Touting deal with China, Obama raises pressure for UN climate pact

President Obama and China's President Xi Jinping said Friday that they are committed to reaching an international agreement on climate change later this year. 

China is planning a new set of policies to address climate change and global warming, including a cap-and-trade carbon emissions trading system that will go into effect by 2017, according to the White House.

Obama said the agreement should be a signal for the rest of the world to tackle climate change.

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“When the world’s two biggest economies, energy consumers and carbon emitters come together like this, then there’s no reason for other countries, either developed or developing, to not do so as well,” Obama said during a Rose Garden press conference with Xi on Friday.

Last year, the U.S. and China agreed to a major climate deal that would see the two countries — the world’s leading carbon emitters — work to reduce their greenhouse gas emissions. The United States agreed to cut its greenhouse gas emissions 26 to 28 percent by 2025 and China said it would cap its greenhouse gases by 2030.

Officials announced Thursday night that China would institute a cap-and-trade system next year for its power, building and steel sectors.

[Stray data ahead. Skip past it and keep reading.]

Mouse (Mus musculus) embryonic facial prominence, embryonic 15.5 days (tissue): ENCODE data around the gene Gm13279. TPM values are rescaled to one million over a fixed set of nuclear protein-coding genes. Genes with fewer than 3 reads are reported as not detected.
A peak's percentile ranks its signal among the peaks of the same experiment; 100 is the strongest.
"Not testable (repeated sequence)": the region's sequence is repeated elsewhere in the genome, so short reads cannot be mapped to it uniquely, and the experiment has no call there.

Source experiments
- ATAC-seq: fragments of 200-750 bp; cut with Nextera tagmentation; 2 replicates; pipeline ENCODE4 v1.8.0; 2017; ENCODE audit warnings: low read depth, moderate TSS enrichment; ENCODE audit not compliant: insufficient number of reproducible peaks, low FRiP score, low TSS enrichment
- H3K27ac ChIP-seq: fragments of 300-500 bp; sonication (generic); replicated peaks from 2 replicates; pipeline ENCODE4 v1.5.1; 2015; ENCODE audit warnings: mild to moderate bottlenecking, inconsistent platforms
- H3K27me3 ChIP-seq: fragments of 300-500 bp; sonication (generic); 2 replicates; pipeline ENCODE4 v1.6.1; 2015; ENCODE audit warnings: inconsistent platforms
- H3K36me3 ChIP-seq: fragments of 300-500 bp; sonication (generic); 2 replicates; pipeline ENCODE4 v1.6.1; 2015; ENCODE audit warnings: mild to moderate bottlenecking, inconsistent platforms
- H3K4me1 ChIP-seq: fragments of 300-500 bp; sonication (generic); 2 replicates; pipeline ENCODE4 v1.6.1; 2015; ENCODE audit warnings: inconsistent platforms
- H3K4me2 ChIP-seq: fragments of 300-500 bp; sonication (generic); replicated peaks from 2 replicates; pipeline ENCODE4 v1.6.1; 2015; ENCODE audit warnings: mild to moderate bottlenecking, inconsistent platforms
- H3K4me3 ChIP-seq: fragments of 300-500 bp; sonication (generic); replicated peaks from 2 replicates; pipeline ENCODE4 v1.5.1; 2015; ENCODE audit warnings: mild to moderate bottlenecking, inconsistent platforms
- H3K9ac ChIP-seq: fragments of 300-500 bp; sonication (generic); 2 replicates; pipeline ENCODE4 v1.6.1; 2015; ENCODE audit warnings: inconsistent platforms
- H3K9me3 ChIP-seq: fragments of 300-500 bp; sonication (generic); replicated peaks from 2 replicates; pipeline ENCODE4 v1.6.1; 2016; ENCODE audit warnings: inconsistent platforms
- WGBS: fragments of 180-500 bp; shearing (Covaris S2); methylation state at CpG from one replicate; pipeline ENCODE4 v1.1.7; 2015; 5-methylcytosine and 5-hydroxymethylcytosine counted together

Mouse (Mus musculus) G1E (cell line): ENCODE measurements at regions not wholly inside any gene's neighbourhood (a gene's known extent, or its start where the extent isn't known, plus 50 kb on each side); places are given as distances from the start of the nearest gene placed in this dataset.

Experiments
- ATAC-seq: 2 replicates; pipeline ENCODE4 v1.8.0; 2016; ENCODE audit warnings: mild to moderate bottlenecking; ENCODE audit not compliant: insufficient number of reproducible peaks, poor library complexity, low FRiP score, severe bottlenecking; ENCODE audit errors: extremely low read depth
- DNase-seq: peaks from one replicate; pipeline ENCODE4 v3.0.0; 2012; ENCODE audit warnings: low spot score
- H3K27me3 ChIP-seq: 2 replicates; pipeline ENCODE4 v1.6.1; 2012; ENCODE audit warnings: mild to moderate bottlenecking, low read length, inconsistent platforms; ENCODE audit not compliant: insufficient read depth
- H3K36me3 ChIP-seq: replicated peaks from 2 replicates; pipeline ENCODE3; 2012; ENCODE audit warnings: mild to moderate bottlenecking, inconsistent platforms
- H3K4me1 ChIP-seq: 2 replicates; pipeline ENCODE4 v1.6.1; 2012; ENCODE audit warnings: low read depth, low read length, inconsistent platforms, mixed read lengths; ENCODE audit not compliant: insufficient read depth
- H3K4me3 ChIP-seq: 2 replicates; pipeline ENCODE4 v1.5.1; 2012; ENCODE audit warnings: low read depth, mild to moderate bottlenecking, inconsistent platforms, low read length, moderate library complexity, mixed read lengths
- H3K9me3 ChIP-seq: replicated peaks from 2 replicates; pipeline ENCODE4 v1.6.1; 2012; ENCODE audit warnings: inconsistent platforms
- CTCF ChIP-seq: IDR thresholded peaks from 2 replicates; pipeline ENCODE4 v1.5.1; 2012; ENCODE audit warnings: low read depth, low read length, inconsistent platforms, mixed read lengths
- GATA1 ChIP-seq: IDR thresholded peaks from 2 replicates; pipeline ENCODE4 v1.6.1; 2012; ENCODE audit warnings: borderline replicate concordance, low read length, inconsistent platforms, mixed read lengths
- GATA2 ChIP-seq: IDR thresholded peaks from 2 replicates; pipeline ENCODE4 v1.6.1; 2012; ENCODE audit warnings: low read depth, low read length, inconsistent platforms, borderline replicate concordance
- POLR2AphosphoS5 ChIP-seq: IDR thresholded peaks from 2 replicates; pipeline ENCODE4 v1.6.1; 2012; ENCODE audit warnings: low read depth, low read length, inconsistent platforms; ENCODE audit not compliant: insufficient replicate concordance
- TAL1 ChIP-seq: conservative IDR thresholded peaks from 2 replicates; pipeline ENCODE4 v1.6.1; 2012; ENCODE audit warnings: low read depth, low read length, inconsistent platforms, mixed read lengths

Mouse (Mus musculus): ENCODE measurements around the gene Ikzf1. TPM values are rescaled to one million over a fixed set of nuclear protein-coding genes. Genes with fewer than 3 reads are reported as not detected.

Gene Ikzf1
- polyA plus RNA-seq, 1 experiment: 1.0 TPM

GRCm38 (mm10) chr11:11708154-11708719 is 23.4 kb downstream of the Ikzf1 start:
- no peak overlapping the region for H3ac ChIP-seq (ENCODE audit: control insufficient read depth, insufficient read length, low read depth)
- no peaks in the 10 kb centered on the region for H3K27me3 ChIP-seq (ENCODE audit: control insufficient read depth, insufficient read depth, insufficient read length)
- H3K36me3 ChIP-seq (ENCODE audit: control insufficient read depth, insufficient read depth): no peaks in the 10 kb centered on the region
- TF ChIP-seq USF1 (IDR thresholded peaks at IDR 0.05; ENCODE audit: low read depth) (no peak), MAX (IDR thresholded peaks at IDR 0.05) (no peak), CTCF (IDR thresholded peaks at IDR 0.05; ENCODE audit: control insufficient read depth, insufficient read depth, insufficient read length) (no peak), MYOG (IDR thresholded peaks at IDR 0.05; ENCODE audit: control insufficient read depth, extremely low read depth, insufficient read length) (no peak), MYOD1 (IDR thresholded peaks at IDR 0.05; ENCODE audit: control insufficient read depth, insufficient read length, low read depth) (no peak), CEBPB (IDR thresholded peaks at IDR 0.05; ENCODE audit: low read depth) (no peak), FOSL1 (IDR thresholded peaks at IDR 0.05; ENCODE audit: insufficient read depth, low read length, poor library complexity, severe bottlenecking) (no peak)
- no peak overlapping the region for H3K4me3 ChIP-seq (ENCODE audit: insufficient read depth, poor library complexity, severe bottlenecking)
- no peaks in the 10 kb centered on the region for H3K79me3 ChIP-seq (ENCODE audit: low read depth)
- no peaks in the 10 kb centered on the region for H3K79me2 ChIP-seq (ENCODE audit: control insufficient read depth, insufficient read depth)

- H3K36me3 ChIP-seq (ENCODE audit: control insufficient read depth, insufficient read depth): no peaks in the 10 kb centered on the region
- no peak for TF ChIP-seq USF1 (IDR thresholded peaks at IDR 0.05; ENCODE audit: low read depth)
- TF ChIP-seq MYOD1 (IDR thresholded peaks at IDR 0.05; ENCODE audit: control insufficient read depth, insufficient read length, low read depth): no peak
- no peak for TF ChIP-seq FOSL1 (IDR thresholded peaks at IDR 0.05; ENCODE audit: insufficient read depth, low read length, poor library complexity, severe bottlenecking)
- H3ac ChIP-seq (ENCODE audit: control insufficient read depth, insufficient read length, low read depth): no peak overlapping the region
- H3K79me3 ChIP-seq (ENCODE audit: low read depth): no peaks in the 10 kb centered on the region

The system is designed to help China meet its carbon reduction goals, and Obama equated it to his administration’s climate rule for power plants, which targets emissions from the U.S. electricity sector. 

China also said Friday it will contribute more than $3 billion in financing for developing countries to adapt to climate change. The countries also committed to further negotiations before the Paris climate talks in December. 

The announcement comes as world governments turn their focus to climate change ahead of the U.N. conference. Officials hope the talks will yield a major global agreement to reduce carbon emissions and begin diminishing the impact of climate change. 

Republicans in Congress are skeptical of the potential success of the climate talks and especially China’s commitment to combating climate change. 

The GOP and industry groups have often pointed to high-polluting China to rebuff the Obama administration’s climate efforts as insufficient on an international scale.  

But Obama said Friday that the two countries’ focus on climate should give new credibility to the climate talks.  

“The historic climate change announcement we made last year in Beijing has encouraged other countries to step up as well, increasing the prospects for a stronger global agreement this year,” he said.